(A group photo of the United Nations Military Observers Course participants)
The military observers course equips officers with relevant knowledge and skills to enable them to serve as military observers at any United Nations peacekeeping mission and particularly for the current UN operations-United Nations Multidimensional Integrated Stabilization Mission in Mali (MINUSMA), African Transition Mission in Somalia (ATMIS), United Nations Organization Stabilization Mission in the Democratic Republic of the Congo(MONUSCO) and United Nations Multidimensional Integrated Stabilization Mission in the Central African Republic.
UN Observers date back to 1948 when the first-ever mission, United Nations Truce Supervision Organization, was set up. They were employed to monitor the Armistice Agreement between Israel and Jordan Kingdom. The operation focused on monitoring and observation and was carried out solely by military personnel. The course had 23 participants from Kenya, Zambia, Sierra Leone, Burundi, Uganda, Gambia, Rwanda, and Malawi.
(Course participants during a field exercise)
(Captain Benito Chikonde- Malawian Defence Force)
“Initially, peace support operations consisted of only military personnel. As time passed, the need for a multi-dimensional approach was inevitable therefore the police and civilians were incorporated. The three components take an integrated approach to achieve one mission as per the UN Security Council Resolution. The modern peace support operations also emphasized the need to protect civilians in armed conflict. Gender equality and equity policies have been adopted to ensure active participation of women at all levels in resolving conflicts from the strategic to tactical levels.”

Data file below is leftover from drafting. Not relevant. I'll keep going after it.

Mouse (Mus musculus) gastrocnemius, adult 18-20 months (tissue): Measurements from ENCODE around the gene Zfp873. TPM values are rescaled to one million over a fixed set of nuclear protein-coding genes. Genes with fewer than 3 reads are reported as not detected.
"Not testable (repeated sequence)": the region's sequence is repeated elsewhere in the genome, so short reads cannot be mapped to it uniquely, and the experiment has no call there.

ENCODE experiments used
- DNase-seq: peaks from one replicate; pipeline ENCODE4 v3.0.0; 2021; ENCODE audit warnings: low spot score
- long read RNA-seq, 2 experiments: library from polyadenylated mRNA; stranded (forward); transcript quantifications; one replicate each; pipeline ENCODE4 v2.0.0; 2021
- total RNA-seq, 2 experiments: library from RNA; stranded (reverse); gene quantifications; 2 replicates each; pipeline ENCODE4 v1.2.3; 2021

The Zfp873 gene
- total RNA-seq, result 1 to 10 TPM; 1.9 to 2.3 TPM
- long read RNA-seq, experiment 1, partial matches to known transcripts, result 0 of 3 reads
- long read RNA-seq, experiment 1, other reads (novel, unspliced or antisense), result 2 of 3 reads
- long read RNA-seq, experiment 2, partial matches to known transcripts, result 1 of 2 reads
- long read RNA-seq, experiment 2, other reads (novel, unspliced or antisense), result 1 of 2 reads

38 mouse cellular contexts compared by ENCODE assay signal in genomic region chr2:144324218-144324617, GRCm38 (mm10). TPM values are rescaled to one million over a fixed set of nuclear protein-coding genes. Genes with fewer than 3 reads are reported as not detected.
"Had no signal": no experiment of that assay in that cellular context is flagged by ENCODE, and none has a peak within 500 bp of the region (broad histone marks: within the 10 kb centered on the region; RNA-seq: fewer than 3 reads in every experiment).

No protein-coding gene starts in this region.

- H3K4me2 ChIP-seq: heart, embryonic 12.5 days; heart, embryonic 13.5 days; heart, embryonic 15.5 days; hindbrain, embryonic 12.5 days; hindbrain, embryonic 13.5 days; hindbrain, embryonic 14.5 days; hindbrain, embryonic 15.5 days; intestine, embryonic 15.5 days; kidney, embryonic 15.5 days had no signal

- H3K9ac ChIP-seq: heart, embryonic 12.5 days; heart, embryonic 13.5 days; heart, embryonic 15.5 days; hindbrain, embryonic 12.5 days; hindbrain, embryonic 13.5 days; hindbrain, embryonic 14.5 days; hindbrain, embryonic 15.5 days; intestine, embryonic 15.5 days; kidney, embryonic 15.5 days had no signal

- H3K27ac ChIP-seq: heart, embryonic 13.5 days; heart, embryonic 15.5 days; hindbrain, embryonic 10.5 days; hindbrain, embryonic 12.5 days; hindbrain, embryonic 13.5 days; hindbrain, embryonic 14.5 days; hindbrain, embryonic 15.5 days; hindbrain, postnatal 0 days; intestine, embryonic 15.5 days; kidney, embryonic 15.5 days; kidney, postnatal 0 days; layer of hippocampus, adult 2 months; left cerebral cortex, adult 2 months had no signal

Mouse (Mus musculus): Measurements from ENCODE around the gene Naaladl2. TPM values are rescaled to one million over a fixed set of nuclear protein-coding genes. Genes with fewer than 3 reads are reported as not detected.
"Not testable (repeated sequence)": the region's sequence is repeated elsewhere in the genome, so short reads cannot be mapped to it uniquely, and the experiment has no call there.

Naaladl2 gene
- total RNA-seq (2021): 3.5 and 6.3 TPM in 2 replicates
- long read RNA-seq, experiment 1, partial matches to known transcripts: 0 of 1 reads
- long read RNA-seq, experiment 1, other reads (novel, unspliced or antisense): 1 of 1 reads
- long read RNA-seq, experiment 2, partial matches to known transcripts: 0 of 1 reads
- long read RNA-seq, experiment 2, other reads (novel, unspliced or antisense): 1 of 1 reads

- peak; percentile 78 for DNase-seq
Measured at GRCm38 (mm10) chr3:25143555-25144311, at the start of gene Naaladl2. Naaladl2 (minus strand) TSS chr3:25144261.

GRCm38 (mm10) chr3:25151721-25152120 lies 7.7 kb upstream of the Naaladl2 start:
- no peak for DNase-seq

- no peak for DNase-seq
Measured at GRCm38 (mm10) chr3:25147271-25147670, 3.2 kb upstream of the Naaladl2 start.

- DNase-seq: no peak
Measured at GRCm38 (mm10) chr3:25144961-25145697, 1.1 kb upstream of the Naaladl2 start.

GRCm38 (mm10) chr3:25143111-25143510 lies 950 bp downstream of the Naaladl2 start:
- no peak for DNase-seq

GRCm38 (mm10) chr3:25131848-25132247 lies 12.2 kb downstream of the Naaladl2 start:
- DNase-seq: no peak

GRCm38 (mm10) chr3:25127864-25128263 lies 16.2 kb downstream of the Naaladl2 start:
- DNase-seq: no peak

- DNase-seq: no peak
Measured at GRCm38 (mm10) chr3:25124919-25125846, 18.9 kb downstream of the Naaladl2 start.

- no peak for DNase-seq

(Lt Col Caroline Chalikosa- Zambian Defence Force)
“United Nations military observers are tasked to perform the following roles Observation, Monitoring, and Reporting, Assessment, and verification, Negotiation and mediation, Liaison and coordination. Military observers should be able to detect, recognize and identify activity. They can only perform this task well if they have recognition skills, navigation skills, map reading skills, and accurate use of observation equipment.”
(Captain Evans Cheruyot-Kenya Air Force)
“United Nations Military observers typically operate in hostile environments without arms; a sharp contrast to their training that conditions them to operate under similar conditions while properly armed and equipped. The background of military observers predisposes them to likely ramification of mistaken identity by belligerents. In addition, the evolving environment on Peace Support operations is a factor that cannot be overlooked.”